“Anyone who stops learning is old, whether at 20 or 80. Anyone who keeps learning stays young.” – Henry Ford
Whether you are immersed in your profession or looking to enter a new field, there is a great chance you can benefit from going back to school—even if “school” only consists of one short-term professional education course. We know that adding another commitment to your already busy schedule can be a challenge, but all of us on the University of Delaware Division of Professional and Continuing Studies (UD PCS) team are confident that your experience will make your effort well worth it.
Don’t just take our word for it, however. Instead, read how five UD PCS students describe the benefits of continuing their education with impactful courses geared toward their specific career goals
1. Make more money
Although money is not the key to happiness, it sure does help. We realize and completely understand that your primary motivation for returning to school might be to increase your salary and your ability to provide for yourself and others.
Though she admits to being terrified when she enrolled in the Paralegal Certificate program, Katie Eide was rewarded for her perseverance and loves her job as an insurance coordinator for a construction company.
“The paralegal program really helped me look at myself from a different perspective and see how the sacrifices I made paid off tenfold,” said Eide. “My salary has increased and I am able to take care of my family. It was such a great experience and it took me out of my shell.”
2. Career advancement
Along with providing practical knowledge and skills, UD PCS’ programs are designed to make participants stronger job candidates. Responding to industry needs, our classes provide students with the necessary training to advance in their careers and prepare them for certifications that are vital in today’s market.
Not only did Sambhavi Parajuli’s project, “Prediction of survivability rate of breast cancer patients,” enable her to earn the Analytics: Optimizing Big Data Certificate from UD, it played a major role in helping her land a job with Delaware Health and Social Services (DHSS) as an analytics consultant for IBM Watson Health. As a final requirement for the certificate, students apply the concepts and techniques learned throughout the course to a case study project, which incorporates the use of a current data problem they would like to solve. Parajuli brought a printout of her work to the interview and the hiring team was so impressed that she received a call the next morning and was offered a position.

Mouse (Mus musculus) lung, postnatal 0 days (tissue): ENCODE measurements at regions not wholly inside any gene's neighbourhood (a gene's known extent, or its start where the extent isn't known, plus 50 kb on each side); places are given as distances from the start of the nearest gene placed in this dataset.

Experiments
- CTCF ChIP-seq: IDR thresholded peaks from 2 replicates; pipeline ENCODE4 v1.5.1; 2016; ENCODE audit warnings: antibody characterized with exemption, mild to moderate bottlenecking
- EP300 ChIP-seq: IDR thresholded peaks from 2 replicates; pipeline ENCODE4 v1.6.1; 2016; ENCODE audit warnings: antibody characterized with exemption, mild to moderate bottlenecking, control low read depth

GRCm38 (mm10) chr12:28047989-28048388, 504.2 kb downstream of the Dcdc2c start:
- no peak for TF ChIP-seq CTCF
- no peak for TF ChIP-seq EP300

“I am enjoying my job because it is all about healthcare data,” said Parajuli. “I am definitely implementing what I learned at UD into my work. I have recommended the program to some of my friends.”
3. Expert instructors teaching applicable skills
Our classes are taught by highly knowledgeable instructors who practice what they teach. Because of their professional backgrounds and firsthand experiences with the lessons they are imparting, they know exactly what to cover and how to relay the information.
Looking to acquire the tools and knowledge to pursue a challenging career in technology that would complement her business and sales background, Alicia May completed UD’s Project Management Certificate program.
“I believe the best thing about the Project Management Certificate was being taught by a qualified instructor with over 20 years of project management experience,” said May. “I was able to take the knowledge that I received in class and apply it to my everyday work experience.”
4. Networking opportunities
When you enroll in a professional development program, you will be joined by others in your field, which can lead to networking opportunities that aid your current employer or possibly lead to a new position.
Thanks largely to a recommendation by one of her classmates, Sandra Kece was able to land a job as a legal secretary with a Wilmington law firm, Swartz Campbell, before she even completed the Paralegal Certificate program. Shortly after earning her certificate, Kece was promoted to paralegal.
“I was lucky because somebody I was actually taking the class with was able to get me into a firm,” said Kece.
5. Keep abreast of trends
No matter how much experience and knowledge you may have, it can be a struggle to keep up with the latest advancements. Every time you think you are caught up with today’s technology and developments, something new comes around.
Rating her social media marketing ability as “average” prior to taking Fundamentals of Social Media Marketing, Thonnia Lee knew there was a lot she needed to know if she wanted to effectively communicate with 5,000 employees in different parts of the United States.
“I learned that you have to stay engaged at all times,” said Lee. “You really have to look at all of the platforms to keep up with what folks are saying so whatever you are sharing or mentioning doesn’t seem out of touch, out of date and out of tune with the rest of that particular world. Timing, language, imagery and frequency all matter.”